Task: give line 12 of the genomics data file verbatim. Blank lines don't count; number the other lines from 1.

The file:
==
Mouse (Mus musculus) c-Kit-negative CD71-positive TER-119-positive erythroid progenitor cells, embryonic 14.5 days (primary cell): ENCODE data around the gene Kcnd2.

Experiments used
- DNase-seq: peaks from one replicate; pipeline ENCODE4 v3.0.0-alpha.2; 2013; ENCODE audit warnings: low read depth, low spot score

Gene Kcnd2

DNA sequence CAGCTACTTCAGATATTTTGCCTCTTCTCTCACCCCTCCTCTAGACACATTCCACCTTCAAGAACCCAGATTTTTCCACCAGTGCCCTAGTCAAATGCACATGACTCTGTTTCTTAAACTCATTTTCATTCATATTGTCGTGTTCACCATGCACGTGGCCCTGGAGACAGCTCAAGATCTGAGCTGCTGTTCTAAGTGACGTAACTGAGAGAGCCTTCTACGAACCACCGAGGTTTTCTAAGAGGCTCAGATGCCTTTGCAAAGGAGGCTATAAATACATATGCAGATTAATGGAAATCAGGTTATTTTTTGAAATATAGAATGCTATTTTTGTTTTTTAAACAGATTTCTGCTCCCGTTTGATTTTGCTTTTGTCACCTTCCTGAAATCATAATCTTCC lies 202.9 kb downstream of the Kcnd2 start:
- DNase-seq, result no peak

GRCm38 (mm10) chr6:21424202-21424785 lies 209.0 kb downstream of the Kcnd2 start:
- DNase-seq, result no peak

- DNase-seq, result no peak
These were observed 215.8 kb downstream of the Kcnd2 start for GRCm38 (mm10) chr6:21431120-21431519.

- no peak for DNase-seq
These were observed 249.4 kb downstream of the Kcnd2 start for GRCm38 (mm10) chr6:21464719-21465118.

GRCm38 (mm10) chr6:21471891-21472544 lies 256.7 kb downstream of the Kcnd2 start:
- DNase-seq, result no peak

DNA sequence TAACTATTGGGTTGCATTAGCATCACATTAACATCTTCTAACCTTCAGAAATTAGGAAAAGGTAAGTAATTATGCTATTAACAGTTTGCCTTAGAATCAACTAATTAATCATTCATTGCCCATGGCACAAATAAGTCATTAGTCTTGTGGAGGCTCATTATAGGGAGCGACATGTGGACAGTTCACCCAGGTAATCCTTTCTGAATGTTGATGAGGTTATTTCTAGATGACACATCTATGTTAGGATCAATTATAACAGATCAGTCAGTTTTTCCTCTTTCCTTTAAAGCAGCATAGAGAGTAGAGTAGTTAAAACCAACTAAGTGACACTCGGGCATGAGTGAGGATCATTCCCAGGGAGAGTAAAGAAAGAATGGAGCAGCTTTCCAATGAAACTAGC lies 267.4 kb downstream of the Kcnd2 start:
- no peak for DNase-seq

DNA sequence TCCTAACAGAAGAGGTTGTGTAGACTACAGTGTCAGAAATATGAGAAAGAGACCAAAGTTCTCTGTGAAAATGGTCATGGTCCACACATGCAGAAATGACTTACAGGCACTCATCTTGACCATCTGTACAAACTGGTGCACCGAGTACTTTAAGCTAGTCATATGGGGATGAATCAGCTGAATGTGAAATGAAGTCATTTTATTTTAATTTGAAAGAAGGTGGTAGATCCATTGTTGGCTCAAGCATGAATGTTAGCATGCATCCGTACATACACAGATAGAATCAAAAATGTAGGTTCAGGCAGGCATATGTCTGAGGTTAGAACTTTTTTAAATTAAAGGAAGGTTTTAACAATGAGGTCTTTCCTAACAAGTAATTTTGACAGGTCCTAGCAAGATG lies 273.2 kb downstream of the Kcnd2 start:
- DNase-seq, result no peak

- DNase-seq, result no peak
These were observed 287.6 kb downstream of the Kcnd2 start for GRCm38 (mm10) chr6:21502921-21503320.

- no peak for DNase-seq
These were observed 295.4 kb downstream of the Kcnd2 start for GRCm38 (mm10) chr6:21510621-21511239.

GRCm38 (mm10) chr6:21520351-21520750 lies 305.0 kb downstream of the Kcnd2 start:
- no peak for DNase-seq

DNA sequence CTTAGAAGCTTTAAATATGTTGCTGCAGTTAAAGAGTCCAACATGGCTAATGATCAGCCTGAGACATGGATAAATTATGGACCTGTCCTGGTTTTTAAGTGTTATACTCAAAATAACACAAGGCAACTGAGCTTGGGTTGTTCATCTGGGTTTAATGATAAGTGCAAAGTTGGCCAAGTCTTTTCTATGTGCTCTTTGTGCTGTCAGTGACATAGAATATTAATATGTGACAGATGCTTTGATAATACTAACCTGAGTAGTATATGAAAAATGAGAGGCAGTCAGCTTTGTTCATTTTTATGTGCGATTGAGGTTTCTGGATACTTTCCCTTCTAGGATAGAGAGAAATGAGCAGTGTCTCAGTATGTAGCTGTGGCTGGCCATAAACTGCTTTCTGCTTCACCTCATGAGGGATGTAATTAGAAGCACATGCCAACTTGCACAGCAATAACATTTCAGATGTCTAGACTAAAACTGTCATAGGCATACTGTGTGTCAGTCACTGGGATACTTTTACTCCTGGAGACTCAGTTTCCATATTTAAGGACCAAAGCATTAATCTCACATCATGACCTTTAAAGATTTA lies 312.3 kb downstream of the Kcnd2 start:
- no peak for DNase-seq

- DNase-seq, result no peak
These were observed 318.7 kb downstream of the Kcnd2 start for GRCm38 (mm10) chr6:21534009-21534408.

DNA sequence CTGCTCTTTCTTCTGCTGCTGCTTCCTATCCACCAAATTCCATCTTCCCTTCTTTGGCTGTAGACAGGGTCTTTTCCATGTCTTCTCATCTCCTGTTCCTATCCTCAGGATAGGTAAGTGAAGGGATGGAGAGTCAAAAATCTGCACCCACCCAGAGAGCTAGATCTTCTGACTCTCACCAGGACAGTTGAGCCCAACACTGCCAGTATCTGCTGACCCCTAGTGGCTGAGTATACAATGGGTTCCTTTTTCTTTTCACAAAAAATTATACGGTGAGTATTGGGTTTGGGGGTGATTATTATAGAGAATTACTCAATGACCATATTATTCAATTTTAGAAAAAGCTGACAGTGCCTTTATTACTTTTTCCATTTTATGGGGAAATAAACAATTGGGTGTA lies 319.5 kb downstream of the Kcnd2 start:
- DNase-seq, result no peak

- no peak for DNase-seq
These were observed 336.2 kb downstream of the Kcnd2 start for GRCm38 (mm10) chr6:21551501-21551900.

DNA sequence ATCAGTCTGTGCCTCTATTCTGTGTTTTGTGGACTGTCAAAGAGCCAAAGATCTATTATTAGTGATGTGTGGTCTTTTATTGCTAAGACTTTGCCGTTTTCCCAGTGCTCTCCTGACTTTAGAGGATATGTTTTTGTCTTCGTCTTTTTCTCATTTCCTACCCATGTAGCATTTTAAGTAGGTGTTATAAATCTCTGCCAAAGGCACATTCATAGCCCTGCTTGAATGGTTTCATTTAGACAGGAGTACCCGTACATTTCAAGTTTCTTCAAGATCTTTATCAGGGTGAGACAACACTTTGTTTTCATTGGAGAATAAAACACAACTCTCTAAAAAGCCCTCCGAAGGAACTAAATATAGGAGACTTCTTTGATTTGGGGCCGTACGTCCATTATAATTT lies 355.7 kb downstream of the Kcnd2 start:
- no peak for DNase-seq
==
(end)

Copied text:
These were observed 249.4 kb downstream of the Kcnd2 start for GRCm38 (mm10) chr6:21464719-21465118.